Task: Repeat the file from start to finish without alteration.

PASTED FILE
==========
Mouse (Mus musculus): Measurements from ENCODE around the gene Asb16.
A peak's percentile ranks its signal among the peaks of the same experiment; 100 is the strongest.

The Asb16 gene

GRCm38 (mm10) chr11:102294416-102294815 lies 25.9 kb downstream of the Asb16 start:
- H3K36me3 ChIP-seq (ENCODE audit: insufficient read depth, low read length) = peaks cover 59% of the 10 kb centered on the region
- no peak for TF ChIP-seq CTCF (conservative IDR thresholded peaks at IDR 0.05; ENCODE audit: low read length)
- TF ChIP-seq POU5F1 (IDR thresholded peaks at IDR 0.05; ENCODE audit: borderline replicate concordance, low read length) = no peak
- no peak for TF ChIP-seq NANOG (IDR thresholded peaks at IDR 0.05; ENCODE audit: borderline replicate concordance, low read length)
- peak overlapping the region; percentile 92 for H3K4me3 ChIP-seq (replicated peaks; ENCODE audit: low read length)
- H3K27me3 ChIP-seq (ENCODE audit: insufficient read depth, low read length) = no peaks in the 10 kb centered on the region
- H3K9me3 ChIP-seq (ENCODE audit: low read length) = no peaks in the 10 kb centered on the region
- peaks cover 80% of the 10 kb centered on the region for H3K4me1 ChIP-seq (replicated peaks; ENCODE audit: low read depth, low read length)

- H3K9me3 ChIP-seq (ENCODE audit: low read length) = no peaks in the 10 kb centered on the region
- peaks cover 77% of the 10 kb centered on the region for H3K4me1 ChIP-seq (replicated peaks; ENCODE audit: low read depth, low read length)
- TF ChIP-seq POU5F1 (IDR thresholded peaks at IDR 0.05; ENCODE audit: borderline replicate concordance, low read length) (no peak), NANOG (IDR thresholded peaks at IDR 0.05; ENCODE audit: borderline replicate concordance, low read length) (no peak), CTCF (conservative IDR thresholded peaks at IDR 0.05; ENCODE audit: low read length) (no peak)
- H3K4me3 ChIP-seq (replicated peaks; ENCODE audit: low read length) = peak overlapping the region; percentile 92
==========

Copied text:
Mouse (Mus musculus): Measurements from ENCODE around the gene Asb16.
A peak's percentile ranks its signal among the peaks of the same experiment; 100 is the strongest.

The Asb16 gene

GRCm38 (mm10) chr11:102294416-102294815 lies 25.9 kb downstream of the Asb16 start:
- H3K36me3 ChIP-seq (ENCODE audit: insufficient read depth, low read length) = peaks cover 59% of the 10 kb centered on the region
- no peak for TF ChIP-seq CTCF (conservative IDR thresholded peaks at IDR 0.05; ENCODE audit: low read length)
- TF ChIP-seq POU5F1 (IDR thresholded peaks at IDR 0.05; ENCODE audit: borderline replicate concordance, low read length) = no peak
- no peak for TF ChIP-seq NANOG (IDR thresholded peaks at IDR 0.05; ENCODE audit: borderline replicate concordance, low read length)
- peak overlapping the region; percentile 92 for H3K4me3 ChIP-seq (replicated peaks; ENCODE audit: low read length)
- H3K27me3 ChIP-seq (ENCODE audit: insufficient read depth, low read length) = no peaks in the 10 kb centered on the region
- H3K9me3 ChIP-seq (ENCODE audit: low read length) = no peaks in the 10 kb centered on the region
- peaks cover 80% of the 10 kb centered on the region for H3K4me1 ChIP-seq (replicated peaks; ENCODE audit: low read depth, low read length)

- H3K9me3 ChIP-seq (ENCODE audit: low read length) = no peaks in the 10 kb centered on the region
- peaks cover 77% of the 10 kb centered on the region for H3K4me1 ChIP-seq (replicated peaks; ENCODE audit: low read depth, low read length)
- TF ChIP-seq POU5F1 (IDR thresholded peaks at IDR 0.05; ENCODE audit: borderline replicate concordance, low read length) (no peak), NANOG (IDR thresholded peaks at IDR 0.05; ENCODE audit: borderline replicate concordance, low read length) (no peak), CTCF (conservative IDR thresholded peaks at IDR 0.05; ENCODE audit: low read length) (no peak)
- H3K4me3 ChIP-seq (replicated peaks; ENCODE audit: low read length) = peak overlapping the region; percentile 92